Last updated: July 14. 2014 7:21PM - 1143 Views
By - switten@civitasmedia.com

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ST. PAULS — With less than two weeks left on a deadline to move, Sysco, a transfer trucking company, has been given the green light to relocate.

The St. Pauls Board of Commissioners voted unanimously Thursday night to allow Sysco to move the business to the old cucumber plant off East Third Street.

The board voted last month to give the company 45 days to find a new location because of complaints about noise.

People living near the current Sysco site say the refrigerator trucks can be heard throughout the neighborhood. The business, which came to St. Pauls in 2012, is located in the parking lot of the former Butler manufacturing plant on Butler Street.

Under the company’s conditional-use permit, the business cannot have a negative effect on the surrounding neighborhood, cause noise or have excessive traffic.

Some commissioners had expressed concern that if the new site is near homes, the town is just “moving this problem to another neighborhood.”

But Town Administrator J.R. Steigerwald said Thursday there should be enough vegetation and trees to reduce any noise coming from the site.

Steigerwald also said the company asked that excessive noise not be a stipulation in the permit for the new site.

“They don’t want to have to move again,” Steigerwald said.

Commissioner Ghee Johnson said she “had a problem” with excluding a requirement about noise.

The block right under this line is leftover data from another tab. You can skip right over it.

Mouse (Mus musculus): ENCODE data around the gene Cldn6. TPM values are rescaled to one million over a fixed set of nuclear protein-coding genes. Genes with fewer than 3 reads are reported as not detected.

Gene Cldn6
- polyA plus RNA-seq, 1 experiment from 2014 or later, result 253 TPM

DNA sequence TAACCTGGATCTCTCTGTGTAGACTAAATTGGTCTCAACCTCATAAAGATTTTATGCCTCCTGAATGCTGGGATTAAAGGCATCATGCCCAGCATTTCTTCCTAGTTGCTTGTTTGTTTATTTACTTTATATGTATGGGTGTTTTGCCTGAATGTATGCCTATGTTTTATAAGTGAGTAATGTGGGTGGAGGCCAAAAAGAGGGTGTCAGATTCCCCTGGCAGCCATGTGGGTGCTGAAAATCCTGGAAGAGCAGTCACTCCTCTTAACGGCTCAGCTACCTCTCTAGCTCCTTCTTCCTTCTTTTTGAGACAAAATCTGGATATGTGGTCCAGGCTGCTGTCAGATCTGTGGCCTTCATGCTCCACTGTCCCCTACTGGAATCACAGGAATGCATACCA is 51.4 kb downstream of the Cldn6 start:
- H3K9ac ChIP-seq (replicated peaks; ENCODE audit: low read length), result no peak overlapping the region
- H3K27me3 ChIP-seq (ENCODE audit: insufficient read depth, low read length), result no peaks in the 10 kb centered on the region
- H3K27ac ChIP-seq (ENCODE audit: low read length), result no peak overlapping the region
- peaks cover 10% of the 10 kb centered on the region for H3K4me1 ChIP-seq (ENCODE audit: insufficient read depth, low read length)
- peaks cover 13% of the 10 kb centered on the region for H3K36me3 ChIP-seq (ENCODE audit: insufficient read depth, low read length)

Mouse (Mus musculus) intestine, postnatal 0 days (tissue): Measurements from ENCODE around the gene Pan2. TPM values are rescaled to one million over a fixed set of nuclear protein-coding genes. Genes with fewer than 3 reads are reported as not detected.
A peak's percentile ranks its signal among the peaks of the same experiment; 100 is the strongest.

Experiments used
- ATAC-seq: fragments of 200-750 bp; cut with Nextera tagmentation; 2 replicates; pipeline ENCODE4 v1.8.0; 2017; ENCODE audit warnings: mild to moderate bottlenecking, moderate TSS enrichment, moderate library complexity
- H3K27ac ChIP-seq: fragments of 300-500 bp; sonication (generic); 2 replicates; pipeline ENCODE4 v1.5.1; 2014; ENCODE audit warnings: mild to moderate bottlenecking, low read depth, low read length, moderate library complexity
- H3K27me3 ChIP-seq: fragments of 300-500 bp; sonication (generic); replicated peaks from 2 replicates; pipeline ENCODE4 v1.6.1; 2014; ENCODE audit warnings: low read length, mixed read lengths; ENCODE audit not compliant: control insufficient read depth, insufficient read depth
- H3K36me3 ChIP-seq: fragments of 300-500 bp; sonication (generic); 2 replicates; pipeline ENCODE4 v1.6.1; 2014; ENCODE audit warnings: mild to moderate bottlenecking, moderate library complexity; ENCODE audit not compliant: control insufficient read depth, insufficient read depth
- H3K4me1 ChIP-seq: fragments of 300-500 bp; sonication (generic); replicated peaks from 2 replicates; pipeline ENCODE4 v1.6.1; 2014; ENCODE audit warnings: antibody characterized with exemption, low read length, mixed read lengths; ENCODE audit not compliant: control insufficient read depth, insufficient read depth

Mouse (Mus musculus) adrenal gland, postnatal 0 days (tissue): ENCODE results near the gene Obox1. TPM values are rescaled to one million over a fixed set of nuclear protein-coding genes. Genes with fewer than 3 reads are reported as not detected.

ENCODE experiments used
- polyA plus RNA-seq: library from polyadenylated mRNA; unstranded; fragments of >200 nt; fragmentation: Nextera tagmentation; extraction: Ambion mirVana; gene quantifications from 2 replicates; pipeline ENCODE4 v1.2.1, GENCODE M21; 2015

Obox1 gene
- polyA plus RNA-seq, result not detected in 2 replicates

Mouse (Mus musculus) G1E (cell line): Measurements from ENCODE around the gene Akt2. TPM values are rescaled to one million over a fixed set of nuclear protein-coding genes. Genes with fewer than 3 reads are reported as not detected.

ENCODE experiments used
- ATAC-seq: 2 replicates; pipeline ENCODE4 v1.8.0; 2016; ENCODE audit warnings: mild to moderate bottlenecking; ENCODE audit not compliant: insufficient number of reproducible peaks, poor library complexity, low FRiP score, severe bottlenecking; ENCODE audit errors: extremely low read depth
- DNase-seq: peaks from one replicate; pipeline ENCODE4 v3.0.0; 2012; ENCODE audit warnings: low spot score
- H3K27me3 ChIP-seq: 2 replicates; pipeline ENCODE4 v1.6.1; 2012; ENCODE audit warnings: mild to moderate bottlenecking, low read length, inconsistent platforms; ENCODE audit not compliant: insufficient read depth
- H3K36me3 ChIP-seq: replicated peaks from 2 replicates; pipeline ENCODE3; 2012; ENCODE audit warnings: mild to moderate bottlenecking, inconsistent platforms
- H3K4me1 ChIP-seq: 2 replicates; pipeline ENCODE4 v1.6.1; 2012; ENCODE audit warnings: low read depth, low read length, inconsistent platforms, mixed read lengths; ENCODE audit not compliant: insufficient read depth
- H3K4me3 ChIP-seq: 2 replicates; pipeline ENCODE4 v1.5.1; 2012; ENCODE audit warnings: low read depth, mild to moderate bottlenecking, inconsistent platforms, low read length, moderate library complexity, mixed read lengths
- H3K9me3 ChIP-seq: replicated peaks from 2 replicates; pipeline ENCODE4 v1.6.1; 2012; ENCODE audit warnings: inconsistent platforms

“I’m all for them going there, but I don’t want our hands to be tied,” Johnson said. “It is not fair to tell the residents that we know it is a nuisance, but you will just have to live with it.”

No Sysco representative attended Thursday’s meeting, but Dempsey Smith, the man who sold the company the 3-acre site, did defend the request.

Smith said the company plans to spend $25,000 on improvements at the site to help reduce noise.

“They certainly don’t want to invest that kind of money and have to move a few months from now,” Smith said. “I understand your concerns, but we have to have industry and business.”

The company was also looking at two other locations — the Bestway Trucking site and the St. Pauls Industrial Park, both on N.C. 20.

Smith thanked the board after approving the Third Street site.

“I appreciate the board for being progressive and for helping move the town forward,” he said.

Other business

The board also approved a request from St. Pauls United Methodist Church to remove three trees on North Fourth Street.

Church officials said leaves and limbs were clogging gutters at the church and the trees were a hazard to people walking under them.

“I have stood and watched limbs fall from the tree,” said Bruce Skipper, pastor of United Methodist Church. “It is a liability for people getting out of their vehicles.”

The St.Pauls Tree Commission had recommended the town cut back the trees and not remove them completely.

The board voted 3-1, with Johnson opposed, to approve the request.

“Those trees are just so pretty,” Johnson said.

Also Thursday, the board took no action on a request to remove dirt and stumps from 231 N. Old Stage Road at the owner’s expense.

Steigerwald had planned to ask the board to consider allowing town employees to do the work after hours, but the owner withdrew his request.

According to Steigerwald, the stumps will have to be removed regardless of who does the work.

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